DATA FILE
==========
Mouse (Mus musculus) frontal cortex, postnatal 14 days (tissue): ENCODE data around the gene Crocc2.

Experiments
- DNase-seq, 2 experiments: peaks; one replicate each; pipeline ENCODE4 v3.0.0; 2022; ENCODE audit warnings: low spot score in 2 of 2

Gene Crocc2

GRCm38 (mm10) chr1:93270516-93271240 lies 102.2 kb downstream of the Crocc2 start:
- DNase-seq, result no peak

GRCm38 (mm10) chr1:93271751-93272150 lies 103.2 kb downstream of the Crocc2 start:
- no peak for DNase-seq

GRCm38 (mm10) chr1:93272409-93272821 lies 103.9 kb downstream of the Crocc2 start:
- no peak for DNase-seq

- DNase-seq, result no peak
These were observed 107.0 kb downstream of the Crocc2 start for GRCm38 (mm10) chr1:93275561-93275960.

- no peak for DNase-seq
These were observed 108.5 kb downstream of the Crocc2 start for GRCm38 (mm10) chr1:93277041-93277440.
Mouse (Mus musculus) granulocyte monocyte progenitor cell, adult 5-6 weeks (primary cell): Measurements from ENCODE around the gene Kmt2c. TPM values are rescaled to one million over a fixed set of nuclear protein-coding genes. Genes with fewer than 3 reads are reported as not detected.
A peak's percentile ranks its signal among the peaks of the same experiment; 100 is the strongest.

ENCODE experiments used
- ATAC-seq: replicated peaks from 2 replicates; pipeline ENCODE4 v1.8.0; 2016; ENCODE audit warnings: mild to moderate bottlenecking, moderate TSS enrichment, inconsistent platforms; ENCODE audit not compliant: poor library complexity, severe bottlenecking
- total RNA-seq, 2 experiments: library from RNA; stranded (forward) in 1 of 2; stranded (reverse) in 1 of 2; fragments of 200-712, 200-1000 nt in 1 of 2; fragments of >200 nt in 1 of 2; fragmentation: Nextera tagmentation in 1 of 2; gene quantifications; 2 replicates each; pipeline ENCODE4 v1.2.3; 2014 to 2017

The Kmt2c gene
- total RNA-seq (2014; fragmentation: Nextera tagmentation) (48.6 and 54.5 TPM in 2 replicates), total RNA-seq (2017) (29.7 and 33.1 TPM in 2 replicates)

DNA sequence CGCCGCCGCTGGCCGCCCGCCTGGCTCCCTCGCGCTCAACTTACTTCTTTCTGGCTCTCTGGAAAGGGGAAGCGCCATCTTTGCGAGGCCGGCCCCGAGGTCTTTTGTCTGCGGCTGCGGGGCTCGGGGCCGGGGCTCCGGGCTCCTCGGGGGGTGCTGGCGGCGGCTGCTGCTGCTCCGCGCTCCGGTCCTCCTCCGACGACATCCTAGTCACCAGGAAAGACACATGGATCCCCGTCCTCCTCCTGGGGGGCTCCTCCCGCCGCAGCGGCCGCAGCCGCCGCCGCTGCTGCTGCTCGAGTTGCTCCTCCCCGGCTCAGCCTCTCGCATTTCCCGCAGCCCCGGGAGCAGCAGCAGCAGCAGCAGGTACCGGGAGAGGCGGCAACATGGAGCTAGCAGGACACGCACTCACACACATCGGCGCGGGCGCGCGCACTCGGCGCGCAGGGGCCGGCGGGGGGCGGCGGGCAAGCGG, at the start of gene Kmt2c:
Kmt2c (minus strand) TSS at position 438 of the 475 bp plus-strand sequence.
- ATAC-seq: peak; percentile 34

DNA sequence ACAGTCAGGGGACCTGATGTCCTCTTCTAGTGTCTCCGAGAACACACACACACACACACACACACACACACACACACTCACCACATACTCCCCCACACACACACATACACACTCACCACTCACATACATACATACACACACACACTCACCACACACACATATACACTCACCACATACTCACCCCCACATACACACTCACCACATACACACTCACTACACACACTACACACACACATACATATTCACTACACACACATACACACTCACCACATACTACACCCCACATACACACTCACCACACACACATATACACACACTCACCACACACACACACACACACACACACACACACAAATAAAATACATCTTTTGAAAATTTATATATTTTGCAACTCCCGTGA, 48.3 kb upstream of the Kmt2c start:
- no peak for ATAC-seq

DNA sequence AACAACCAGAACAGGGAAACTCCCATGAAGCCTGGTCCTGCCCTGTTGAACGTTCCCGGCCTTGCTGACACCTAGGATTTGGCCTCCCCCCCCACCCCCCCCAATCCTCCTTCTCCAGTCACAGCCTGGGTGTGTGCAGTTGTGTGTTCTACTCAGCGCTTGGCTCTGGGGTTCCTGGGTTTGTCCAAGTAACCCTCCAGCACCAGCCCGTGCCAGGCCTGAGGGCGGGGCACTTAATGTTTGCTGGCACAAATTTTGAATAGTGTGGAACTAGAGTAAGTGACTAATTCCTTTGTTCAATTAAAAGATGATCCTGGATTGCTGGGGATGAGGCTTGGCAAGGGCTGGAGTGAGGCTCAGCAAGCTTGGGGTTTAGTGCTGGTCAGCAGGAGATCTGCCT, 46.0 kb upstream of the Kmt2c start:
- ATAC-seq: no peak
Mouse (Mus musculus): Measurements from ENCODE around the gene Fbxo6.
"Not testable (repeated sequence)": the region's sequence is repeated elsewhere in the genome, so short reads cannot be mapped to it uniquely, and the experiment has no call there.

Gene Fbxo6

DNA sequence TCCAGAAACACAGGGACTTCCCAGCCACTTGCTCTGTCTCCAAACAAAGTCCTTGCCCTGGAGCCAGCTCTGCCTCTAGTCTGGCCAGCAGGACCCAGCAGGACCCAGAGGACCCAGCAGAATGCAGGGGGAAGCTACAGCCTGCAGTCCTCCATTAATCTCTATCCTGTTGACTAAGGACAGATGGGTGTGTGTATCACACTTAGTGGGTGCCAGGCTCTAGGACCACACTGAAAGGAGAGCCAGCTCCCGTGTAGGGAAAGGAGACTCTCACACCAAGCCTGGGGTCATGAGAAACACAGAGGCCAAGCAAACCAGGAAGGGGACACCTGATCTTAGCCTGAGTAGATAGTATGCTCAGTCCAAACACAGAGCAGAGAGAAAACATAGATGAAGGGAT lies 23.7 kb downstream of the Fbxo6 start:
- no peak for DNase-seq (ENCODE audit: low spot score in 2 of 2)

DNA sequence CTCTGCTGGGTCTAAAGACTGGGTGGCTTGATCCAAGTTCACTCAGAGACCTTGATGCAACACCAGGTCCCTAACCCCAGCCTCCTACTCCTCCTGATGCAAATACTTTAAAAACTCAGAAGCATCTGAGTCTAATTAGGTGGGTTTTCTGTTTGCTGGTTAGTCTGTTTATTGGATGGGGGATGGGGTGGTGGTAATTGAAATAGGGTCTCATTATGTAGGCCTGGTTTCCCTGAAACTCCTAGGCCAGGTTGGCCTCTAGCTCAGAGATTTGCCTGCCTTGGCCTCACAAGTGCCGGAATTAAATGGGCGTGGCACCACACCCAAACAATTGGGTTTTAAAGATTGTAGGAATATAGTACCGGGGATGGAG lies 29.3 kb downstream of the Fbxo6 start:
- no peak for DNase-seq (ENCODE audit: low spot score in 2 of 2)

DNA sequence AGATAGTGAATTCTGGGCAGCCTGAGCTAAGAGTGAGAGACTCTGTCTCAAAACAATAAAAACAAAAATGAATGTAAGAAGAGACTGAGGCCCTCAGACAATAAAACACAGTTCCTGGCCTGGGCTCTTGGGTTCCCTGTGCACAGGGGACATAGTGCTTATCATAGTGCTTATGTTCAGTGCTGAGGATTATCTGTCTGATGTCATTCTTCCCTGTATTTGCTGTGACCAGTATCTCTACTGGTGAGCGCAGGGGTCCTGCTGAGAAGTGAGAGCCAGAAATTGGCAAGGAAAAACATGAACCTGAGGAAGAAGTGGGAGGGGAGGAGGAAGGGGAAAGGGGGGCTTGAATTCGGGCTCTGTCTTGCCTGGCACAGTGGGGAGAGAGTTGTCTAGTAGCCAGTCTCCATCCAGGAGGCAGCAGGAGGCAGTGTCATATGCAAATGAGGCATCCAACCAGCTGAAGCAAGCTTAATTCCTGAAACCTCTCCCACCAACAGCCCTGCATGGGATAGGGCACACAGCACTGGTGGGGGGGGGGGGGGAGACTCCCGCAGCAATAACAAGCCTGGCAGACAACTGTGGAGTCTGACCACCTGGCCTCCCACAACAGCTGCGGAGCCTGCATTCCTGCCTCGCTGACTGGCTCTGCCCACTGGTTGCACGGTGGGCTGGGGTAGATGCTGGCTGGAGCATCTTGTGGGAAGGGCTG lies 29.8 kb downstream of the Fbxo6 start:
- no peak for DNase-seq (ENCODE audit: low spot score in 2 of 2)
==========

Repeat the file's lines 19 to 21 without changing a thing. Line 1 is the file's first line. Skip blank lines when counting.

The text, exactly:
- total RNA-seq, 2 experiments: library from RNA; stranded (forward) in 1 of 2; stranded (reverse) in 1 of 2; fragments of 200-712, 200-1000 nt in 1 of 2; fragments of >200 nt in 1 of 2; fragmentation: Nextera tagmentation in 1 of 2; gene quantifications; 2 replicates each; pipeline ENCODE4 v1.2.3; 2014 to 2017

The Kmt2c gene
- total RNA-seq (2014; fragmentation: Nextera tagmentation) (48.6 and 54.5 TPM in 2 replicates), total RNA-seq (2017) (29.7 and 33.1 TPM in 2 replicates)